Life in Rome and the Oblate General House During the Covid-19 Virus.

King's House - Belleville, IL

By Fr. Salvador González, OMI

Fr. González ministers at King’s House Retreat and Renewal Center in Belleville, IL

Fr. Salvador González, OMI

Oblate Fr. Fernando Velazquez, OMI, is an Oblate from the US Province studying in Rome on his doctoral degree in Missiology. Together with the whole community of the General House in Rome, Fr. Fernando is experiencing first-hand the consequences of the Corvid-19 virus.  Fr. Fernando and I have been friends since 1994.  I got to know him when I was in the pre-novitiate program in Tijuana, and Fernando was a young man who would visit the house of formation as part of the affiliate group we had in Mexicali, B.C. Upon hearing of the drastic measures put in place by the Italian government that included home confinement, I called Fr. Fernando on Wednesday March 11, 2020, to see how he was doing and I want to share some of our conversation with you all.

Fr. Fernando Velazquez, OMI

The Corvid-19 virus has quickly changed the way we live here in the United States but the measures are not yet as stringent as they are in Italy. In the city of Rome and all of Italy, residents are confined to their homes. Residents are only allowed to leave to get food from grocery stores or medicine from pharmacies. Checkpoints are placed throughout the city to make sure residents follow the instructions.  Police are present to verify that people on the street are only visiting authorized places. Fr. Fernando tells me that the closest police check point for their neighborhood is at the famous small chapel of the Madonna del Riposo, which is well known to any visitor to the General House.

Fr. Fernando spoke to me of the mal treatment of Asian visitors to the city, of people not being allowed to board buses or metro trains, and of people being pushed out of a communion line at the Basilica of St. Mary Major. Anyone wearing a mask is assumed to have the virus. “If you are a foreigner and you are wearing a mask to protect yourself, you are instantly targeted as a threat,” said Fr. Fernando. He also told me about a young man wearing a mask who did not speak Italian and all he knew was that people were pushing him out of line preventing him from receiving communion. Fr. Fernando attempted to help, “I stood in front of the young man to sort-of shield him so that he could make it up to the communion line.”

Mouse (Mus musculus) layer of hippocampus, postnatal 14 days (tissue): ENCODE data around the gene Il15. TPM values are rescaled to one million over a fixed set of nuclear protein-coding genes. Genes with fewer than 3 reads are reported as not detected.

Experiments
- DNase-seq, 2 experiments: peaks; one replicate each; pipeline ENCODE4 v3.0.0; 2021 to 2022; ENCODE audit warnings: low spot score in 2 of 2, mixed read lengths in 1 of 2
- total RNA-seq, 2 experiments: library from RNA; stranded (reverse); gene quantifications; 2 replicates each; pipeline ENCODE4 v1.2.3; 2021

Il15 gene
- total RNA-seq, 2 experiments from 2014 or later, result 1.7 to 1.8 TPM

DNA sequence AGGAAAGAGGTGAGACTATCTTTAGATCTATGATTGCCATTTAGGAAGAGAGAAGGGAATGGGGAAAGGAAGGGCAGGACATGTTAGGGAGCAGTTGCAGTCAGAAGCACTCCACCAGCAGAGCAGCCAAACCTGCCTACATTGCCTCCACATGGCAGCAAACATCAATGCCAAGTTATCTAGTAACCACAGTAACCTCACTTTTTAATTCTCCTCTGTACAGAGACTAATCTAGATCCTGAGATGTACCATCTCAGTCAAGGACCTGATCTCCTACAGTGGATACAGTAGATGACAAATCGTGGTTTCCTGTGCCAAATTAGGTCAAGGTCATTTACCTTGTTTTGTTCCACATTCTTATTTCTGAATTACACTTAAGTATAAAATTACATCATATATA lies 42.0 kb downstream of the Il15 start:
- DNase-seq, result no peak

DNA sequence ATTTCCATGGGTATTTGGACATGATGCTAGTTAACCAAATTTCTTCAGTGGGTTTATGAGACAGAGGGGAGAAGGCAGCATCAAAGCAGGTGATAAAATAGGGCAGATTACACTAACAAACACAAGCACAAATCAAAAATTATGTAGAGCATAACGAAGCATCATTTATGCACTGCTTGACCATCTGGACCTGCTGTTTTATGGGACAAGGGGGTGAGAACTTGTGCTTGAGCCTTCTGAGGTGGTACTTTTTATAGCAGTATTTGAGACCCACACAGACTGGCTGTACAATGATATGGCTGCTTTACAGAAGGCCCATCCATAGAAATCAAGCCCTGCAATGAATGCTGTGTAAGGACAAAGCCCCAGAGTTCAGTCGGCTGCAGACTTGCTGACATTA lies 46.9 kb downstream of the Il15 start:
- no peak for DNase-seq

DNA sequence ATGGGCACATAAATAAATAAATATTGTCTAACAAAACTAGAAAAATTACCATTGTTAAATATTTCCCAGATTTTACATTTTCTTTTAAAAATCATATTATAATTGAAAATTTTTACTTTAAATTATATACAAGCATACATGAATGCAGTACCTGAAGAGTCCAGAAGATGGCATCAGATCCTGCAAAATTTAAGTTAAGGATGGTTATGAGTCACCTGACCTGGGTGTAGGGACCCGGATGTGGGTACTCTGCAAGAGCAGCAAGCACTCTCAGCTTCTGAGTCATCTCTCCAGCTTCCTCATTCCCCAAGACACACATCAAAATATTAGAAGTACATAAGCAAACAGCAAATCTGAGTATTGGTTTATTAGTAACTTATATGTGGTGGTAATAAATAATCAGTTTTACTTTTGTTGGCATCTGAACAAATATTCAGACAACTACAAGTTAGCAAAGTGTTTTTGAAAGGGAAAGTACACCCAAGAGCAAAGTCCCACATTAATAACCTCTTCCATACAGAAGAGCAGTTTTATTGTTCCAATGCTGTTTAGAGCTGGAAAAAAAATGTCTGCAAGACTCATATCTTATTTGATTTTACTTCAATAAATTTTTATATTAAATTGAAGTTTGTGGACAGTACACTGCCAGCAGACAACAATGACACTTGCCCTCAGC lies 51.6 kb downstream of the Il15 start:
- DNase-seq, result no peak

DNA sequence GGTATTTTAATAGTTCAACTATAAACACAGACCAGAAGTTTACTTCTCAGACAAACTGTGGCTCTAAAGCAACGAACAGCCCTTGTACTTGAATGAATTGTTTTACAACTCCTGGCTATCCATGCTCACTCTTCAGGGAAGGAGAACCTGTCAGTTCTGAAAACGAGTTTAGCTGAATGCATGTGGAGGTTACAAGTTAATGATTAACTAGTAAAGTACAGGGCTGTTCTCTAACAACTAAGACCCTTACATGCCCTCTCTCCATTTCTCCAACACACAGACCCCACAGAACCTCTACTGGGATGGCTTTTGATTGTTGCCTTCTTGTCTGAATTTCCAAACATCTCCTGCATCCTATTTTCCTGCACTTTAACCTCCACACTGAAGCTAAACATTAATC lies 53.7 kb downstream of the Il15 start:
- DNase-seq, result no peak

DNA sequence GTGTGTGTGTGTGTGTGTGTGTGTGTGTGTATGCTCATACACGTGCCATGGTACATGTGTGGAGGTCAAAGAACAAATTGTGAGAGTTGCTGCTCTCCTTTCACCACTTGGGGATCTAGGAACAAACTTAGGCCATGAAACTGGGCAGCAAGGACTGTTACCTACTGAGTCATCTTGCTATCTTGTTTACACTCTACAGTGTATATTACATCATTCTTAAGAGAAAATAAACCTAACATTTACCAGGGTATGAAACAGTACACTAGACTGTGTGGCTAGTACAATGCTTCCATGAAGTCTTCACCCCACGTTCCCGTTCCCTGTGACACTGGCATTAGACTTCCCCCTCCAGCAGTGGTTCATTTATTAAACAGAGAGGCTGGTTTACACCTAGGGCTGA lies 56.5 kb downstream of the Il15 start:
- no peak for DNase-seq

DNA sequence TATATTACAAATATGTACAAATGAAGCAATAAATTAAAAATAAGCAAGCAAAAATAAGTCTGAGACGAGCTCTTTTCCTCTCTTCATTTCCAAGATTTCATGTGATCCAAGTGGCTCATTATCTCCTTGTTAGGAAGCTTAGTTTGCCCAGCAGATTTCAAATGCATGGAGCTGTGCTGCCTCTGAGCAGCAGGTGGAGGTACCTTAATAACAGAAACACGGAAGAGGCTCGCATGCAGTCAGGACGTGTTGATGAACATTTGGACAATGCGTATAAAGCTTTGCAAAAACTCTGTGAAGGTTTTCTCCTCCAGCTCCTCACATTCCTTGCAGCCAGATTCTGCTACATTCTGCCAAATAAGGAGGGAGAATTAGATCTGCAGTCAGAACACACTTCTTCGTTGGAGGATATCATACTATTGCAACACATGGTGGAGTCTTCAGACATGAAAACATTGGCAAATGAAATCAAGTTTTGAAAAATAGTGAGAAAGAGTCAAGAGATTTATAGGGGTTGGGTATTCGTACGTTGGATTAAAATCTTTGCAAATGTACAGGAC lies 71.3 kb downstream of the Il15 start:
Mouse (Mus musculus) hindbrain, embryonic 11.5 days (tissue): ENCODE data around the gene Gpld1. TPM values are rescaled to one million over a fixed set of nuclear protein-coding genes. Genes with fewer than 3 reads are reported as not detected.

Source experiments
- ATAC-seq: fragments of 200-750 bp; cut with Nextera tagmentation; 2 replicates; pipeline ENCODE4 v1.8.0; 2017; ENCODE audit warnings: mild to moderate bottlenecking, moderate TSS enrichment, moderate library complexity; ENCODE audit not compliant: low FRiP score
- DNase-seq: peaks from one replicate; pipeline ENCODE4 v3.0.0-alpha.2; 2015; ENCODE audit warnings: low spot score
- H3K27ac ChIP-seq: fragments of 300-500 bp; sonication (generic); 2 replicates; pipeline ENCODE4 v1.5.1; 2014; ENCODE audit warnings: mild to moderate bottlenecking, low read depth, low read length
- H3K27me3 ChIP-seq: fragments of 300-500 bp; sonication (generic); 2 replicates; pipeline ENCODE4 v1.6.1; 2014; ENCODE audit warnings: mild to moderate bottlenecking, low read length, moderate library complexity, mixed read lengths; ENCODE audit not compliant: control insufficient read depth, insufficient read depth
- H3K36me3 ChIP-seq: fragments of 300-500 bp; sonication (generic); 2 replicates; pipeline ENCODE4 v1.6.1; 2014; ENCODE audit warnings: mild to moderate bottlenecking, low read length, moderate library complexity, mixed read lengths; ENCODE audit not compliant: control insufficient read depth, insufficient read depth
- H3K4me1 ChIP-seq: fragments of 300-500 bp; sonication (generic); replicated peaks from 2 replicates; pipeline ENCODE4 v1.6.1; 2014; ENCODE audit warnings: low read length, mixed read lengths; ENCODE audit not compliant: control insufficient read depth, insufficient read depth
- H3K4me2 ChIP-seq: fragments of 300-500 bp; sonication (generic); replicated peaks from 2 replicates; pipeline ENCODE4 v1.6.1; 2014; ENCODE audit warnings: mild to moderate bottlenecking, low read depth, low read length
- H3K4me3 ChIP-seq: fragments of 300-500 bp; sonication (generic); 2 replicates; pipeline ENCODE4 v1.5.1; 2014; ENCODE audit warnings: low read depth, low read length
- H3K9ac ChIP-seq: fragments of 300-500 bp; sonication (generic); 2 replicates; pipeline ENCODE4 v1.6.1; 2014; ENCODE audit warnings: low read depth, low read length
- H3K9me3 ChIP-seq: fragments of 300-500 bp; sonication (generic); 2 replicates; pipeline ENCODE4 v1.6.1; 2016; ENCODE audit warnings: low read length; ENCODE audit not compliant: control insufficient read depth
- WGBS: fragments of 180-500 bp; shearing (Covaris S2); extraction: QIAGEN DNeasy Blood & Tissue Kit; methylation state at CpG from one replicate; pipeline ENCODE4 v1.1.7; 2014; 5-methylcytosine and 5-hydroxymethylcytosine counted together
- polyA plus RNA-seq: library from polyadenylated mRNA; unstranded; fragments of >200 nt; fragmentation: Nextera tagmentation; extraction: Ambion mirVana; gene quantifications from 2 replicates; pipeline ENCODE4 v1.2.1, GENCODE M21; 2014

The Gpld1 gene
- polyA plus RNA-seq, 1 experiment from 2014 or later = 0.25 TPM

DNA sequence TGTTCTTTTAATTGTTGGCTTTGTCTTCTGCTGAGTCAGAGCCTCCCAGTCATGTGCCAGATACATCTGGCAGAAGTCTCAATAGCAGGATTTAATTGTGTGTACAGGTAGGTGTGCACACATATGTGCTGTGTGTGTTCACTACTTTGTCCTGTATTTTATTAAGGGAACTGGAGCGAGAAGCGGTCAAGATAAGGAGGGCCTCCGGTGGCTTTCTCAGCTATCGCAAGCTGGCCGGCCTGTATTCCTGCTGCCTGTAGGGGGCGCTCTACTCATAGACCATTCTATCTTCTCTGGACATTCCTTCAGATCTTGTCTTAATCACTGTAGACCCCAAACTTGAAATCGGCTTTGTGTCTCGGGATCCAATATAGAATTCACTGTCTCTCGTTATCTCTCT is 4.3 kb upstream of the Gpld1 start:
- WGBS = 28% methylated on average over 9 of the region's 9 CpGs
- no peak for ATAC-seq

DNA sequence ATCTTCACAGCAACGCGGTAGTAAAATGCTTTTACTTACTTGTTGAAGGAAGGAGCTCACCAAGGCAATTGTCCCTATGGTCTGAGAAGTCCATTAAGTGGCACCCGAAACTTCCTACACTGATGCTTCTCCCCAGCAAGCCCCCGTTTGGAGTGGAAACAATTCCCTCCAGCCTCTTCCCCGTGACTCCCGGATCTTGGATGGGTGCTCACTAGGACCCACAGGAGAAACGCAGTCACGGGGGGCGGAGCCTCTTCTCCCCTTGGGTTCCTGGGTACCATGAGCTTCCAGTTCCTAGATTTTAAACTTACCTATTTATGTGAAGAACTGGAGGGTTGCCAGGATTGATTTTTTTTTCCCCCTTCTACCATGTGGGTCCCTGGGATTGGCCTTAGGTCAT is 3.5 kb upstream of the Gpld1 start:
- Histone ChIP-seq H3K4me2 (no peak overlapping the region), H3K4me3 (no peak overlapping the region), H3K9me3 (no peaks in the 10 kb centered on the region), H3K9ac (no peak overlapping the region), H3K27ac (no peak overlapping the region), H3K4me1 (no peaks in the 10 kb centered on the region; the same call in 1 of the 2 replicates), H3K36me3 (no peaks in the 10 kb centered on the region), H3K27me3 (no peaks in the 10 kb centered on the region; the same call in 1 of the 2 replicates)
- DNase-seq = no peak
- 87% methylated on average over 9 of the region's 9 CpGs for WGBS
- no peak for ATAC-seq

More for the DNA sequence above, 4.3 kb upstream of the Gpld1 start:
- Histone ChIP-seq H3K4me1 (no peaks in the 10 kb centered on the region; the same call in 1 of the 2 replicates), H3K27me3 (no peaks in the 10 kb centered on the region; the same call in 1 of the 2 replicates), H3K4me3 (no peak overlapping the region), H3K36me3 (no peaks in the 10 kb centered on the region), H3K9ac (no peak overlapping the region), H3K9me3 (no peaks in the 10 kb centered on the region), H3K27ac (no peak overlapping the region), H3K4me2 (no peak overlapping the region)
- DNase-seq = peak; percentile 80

Fr. Fernando (foreground) and Fr. Sal (upper right) from the Twitter video feed)

The life of the community in the General House has also been affected. The community is taking precautionary measures to stay safe. “We are now giving each other more space at the dinner table, community room, and chapel. We are doing more disinfecting of the common areas and living spaces for each oblate,” said Fr. Fernando. “There are no Oblates sick with the virus, and all actions are being taken to prevent infections from happening…at first people thought it was a joke and a passing thing, we made fun of the name [Corona Virus].  The mood changed rapidly from taking it lightly to one of great concern when the Mass and classes started being canceled, and when we were asked to stay inside the house.” 

 Fr. Fernando concluded by saying, “We are staying positive, we are people of faith. We get together to pray, and we pray not only for ourselves but for those who are yet to face this challenging reality.” Those “others who are still to face this reality,” is us. “We, in turn, continue to pray for all those affected, and we ask our Holy Founder, St. Eugene de Mazenod, who knew first-hand the consequences of epidemics, as a young priest and as bishop to intercede for all the Mazenodian family.”